And all of us have our fingers crossed.



  1. I've been in theatre for *mumbles* some number of years so I'm used to the rejection that goes along with putting your craft out there for public consumption. In both theatre and writing there is certainly frustration over getting that first break and the language used to describe being a person trying to break in is a little derogatory: cattle call, slushpile. It's just the nature of the beast but for someone who isn't used to taking the risk of offering something they've created, be it a take on a character or a manuscript, this is a frightening process. Take that insecurity, the subjective nature of making it past the first gateway, and the fact that talented people are rejected while some that appear to have little merit succeed and there are bound to be some hurt feelings. Artistic people who are truly engaged with their craft create with their hearts. Without the understanding that they also enter into a pact with the reader or audience when they offer a performance or book, not to mention that they are blending creative output and commerce (inherent opposites, IMO), there's fertile ground for hurt and frustration.

    There are agents who trade in snark. There are agents who try to present a sensible voice. Everyone has something to contribute. An emerging creative in any discipline has got to be able to take what they need to learn from each 'no' and turn it into a positive. If nothing else, rejection teaches perseverance. Without the drive to keep going, no matter what, talent can't go the distance. That's my opinion from the cheap seats. :)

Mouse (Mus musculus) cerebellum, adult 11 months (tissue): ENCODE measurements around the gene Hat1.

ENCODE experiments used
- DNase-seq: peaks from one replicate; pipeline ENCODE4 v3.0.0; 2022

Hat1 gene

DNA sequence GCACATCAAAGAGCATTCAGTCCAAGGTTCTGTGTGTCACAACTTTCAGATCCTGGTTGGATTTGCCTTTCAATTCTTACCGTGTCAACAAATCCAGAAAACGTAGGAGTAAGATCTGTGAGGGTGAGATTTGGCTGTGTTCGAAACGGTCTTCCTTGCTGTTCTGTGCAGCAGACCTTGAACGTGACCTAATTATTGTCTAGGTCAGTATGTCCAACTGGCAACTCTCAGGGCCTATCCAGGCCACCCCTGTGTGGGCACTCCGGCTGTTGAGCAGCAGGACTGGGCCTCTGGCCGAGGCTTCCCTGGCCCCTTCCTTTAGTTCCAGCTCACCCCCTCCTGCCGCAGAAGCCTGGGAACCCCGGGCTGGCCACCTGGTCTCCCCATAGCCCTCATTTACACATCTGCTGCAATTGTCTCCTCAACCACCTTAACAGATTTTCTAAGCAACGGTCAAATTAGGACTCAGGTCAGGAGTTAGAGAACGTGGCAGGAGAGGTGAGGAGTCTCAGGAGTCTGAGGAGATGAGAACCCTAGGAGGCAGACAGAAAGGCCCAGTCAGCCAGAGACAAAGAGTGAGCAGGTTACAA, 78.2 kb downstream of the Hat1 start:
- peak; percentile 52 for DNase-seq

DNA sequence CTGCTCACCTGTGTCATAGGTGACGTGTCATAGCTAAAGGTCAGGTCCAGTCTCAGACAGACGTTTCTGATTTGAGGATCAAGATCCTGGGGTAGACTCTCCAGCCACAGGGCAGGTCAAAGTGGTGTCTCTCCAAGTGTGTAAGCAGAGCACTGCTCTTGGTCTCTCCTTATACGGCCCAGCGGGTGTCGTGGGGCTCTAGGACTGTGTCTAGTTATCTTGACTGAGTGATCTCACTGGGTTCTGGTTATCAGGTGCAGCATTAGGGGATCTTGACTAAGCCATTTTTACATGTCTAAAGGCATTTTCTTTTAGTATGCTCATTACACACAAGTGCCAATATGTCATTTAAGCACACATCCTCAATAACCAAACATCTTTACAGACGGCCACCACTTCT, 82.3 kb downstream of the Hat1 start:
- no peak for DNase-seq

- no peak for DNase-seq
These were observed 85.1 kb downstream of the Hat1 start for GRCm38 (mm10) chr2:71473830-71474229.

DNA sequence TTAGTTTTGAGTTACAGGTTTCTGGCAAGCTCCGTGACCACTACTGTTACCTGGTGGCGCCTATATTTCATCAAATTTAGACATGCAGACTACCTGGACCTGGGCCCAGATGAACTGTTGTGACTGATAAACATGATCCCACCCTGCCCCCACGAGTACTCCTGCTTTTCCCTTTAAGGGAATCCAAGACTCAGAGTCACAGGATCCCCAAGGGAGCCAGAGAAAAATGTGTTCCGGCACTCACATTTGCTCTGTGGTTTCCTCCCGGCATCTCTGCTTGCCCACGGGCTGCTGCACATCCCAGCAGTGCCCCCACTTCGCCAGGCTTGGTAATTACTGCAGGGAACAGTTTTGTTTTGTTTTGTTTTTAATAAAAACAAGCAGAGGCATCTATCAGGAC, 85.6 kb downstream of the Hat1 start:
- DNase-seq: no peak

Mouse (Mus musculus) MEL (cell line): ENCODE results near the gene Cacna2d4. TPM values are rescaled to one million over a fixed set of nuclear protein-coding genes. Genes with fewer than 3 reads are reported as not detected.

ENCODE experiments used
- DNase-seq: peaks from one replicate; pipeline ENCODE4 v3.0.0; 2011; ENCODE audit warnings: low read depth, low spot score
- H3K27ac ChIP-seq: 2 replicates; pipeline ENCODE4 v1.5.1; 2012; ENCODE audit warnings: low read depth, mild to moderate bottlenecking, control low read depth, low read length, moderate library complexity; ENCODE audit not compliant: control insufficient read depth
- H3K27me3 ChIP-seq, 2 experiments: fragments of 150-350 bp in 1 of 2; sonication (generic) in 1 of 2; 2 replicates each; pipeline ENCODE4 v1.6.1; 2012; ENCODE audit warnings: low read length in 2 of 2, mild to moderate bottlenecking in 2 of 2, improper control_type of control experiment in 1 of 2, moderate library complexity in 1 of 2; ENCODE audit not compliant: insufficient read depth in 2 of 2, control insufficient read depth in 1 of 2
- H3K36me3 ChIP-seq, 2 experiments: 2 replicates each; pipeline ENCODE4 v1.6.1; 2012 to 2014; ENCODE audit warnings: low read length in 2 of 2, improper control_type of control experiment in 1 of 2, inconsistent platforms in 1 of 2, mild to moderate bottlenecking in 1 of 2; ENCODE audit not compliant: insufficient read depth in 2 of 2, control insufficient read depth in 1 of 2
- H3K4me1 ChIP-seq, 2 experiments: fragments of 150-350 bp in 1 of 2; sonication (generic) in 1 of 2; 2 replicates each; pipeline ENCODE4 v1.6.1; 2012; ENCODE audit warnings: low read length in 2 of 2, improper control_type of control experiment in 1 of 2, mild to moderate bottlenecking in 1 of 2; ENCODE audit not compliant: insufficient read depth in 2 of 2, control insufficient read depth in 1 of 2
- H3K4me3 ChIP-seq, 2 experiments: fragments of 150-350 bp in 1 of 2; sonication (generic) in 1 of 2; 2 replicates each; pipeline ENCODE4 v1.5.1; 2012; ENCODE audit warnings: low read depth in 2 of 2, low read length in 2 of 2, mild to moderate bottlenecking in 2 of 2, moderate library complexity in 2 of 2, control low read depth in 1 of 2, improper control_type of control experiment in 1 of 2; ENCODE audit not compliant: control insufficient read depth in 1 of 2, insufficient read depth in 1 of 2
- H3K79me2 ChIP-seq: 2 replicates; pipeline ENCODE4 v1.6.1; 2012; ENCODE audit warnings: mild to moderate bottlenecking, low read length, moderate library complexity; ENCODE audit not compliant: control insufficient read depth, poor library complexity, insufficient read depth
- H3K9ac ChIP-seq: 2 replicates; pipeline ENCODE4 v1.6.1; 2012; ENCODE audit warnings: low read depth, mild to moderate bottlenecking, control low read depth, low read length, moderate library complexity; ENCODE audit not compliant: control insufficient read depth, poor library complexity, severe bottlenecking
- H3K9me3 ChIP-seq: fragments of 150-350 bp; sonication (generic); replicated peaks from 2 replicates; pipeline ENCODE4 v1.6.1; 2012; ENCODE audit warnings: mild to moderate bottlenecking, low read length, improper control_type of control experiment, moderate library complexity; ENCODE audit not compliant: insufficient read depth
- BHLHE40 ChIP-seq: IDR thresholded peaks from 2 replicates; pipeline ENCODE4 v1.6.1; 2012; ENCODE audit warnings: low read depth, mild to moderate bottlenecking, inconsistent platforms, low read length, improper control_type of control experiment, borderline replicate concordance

2. Yep, got to agree with Mr. Laptop & Latte above. Rejection, and how we react to it, is what separates good from great. In many ways (I assume, since I've never queried an agent -- OH THE INNOCENCE!) I suppose querying an agent is much like applying for a job (and that's something I do have experience with). Applicants may have the qualifications, the experience, the attitude, the vision... They seldom have all of them, but an HR manager may see something positive. Unfortunately, there's ONE position, maybe two or a few, but certainly fewer than the applications received. How do you get past that, make your resume shine above and beyond all the others? For an author, the "resume", in a way, is the book, the submitted material. And here's a plus: whereas an employer has usually few positions to fill, an agent is unlimited (so to speak) in the number of authors he/she would like to represent. The crux of the matter lies in the quality of the work, the quality of the person.... And, like Scott has gone hoarse from saying, on whether it's the right material for the right agent. A brilliant physicist has no business applying for a marketing position, nor an outstanding financier as a nurse or surgeon.